Medina: The First Muslim Refugee Resettlement Program

Source:  Sharia Unveiled

With all the talk about the Syrian refugees, one point is often overlooked. Much of the debate focuses on the question of whether or not the refugees can be reliably vetted. If they can be certified as one hundred percent terrorist-free, then, presumably, the resettlement can safely proceed.

But even if every terrorist could be excluded from the ranks of the refugees, a problem would remain. Many analysts are concerned that the resettlement program might facilitate the growth of terrorist-tolerant communities in America. By “terrorist-tolerant” I don’t mean that its members are thinking every minute about what they can do to support jihad, but rather that they have come to take for granted things that aren’t assumed in other societies.

Terror, for instance. Nonie Darwish, a former Muslim who grew up in Egypt, puts it this way:

One of the reasons that the so-called moderate Muslims have become irrelevant … is that over the centuries they have become tolerant of Islamic terrorism and considered it as part of normal life.

“Life under Sharia itself is a life under terror,” observes Darwish. And that daily low-level terrorism accustoms Muslims to view it as something “like a natural disaster or part of life that must be tolerated.”

So, although a Syrian refugee may have no personal taste for terror, he can be surprisingly tolerant of it. A 2007 public opinion poll of Syrians revealed that 75 percent of those polled supported financial aid for Hamas, Islamic Jihad, Hezbollah, and “Iraqi fighters” (at that time, mostly al-Qaeda). Need it be mentioned that all these groups are designated as terrorist organizations by the U.S. government? A more recent poll of 1,365 Syrians found that one out of five considered ISIS to be a positive influence on the country. And living in the West doesn’t seem to change these attitudes. A 2014 opinion poll showed that 27 percent of the French population in the 18-24-year-old demographic supported ISIS. Assuming a random sample, and assuming that the majority of pro-ISIS respondents were Muslim, that would mean that the vast majority of young French Muslims support ISIS.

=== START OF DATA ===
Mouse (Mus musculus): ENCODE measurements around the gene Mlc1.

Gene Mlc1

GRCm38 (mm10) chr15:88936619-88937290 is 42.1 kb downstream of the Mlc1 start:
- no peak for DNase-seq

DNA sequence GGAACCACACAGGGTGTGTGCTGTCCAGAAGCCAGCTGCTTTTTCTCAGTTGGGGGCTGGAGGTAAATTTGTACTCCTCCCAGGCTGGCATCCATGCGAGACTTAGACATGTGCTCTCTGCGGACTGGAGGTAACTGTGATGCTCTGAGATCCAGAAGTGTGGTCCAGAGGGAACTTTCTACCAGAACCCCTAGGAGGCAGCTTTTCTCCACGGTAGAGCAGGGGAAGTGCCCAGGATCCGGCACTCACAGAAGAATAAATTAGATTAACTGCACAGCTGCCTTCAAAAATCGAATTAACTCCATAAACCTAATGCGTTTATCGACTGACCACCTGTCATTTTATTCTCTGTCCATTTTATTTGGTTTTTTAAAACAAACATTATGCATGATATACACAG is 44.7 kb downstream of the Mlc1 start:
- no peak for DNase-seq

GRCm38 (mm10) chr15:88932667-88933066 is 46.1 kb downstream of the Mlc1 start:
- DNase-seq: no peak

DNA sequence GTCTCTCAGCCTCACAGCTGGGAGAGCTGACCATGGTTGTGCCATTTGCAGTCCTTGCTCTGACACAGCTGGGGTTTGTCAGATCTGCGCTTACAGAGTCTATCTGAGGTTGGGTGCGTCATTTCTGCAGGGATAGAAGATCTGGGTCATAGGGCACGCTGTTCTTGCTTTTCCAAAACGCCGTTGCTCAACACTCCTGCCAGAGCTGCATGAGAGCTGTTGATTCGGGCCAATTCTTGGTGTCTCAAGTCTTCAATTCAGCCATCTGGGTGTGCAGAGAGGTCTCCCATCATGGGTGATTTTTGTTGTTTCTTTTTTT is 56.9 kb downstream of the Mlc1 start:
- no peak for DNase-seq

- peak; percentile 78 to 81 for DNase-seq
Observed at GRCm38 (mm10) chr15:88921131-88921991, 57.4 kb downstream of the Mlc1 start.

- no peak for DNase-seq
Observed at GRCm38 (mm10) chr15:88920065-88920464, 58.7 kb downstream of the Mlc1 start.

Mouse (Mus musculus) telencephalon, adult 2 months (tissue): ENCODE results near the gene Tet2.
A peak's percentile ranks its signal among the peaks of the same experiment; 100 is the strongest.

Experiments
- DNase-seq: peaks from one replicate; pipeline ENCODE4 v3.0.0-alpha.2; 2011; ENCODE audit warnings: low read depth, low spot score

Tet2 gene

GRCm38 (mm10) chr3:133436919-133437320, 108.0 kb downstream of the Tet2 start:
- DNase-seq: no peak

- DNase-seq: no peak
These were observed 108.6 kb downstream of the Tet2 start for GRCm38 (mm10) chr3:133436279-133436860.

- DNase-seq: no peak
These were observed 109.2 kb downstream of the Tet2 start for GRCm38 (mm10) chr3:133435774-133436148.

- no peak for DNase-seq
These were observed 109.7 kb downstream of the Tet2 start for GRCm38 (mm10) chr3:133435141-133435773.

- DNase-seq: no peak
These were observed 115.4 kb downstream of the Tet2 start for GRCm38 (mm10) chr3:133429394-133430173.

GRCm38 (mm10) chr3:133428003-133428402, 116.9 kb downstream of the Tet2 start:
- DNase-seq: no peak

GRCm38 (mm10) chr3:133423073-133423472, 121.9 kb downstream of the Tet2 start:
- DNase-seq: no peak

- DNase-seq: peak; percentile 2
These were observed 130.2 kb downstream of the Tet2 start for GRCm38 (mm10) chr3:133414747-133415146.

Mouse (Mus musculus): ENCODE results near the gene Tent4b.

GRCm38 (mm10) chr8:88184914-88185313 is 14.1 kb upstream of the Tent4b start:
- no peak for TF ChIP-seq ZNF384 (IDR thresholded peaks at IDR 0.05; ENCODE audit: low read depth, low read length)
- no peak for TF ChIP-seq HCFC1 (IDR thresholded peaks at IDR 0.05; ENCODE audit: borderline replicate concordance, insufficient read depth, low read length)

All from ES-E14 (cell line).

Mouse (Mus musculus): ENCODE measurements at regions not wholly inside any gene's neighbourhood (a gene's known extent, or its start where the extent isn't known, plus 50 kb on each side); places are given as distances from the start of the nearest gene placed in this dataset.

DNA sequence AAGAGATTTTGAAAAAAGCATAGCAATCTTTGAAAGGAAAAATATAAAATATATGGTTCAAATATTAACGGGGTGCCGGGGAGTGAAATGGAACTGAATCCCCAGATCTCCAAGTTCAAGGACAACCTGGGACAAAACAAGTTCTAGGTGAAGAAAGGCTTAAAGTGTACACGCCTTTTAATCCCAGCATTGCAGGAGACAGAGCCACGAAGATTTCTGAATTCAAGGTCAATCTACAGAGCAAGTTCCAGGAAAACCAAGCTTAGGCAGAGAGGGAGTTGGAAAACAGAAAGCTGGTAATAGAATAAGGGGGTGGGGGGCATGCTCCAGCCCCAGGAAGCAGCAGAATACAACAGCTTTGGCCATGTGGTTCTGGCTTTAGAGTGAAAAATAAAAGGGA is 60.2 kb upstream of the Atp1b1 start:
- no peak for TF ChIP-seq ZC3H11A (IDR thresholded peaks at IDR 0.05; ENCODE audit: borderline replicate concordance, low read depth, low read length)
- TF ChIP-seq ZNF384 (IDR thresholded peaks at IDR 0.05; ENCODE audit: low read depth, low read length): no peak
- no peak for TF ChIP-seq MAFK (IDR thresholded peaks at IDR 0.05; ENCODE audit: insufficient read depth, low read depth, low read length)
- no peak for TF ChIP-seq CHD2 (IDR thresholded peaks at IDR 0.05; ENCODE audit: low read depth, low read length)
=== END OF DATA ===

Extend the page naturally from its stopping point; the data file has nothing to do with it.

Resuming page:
That kind of supportive environment is a factor that’s often overlooked in the debate over Syrian refugees. As defenders of the resettlement program like to point out, terrorists can get into the U.S. by other means than by mingling with refugees. But once here, they need a network to support them and give them cover. And the network itself can only function if the larger community is willing to look the other way.

Europe is now dotted with such networks—in the Paris suburbs, in the Brussels borough of Molenbeek, in the Neukölln district of Berlin, and in numerous other places. There isevidence that similar networks already exist in nascent form in the U.S. Beyond the question of whether terrorists will mix in with refugees lies a larger question about the refugee resettlement program. Will it contribute to a strengthening of our society, or will it lead instead to the strengthening and expansion of terror-supportive networks?

 

Read the Full Article and others at: Medina: The First Muslim Refugee Resettlement Program | sharia unveiled

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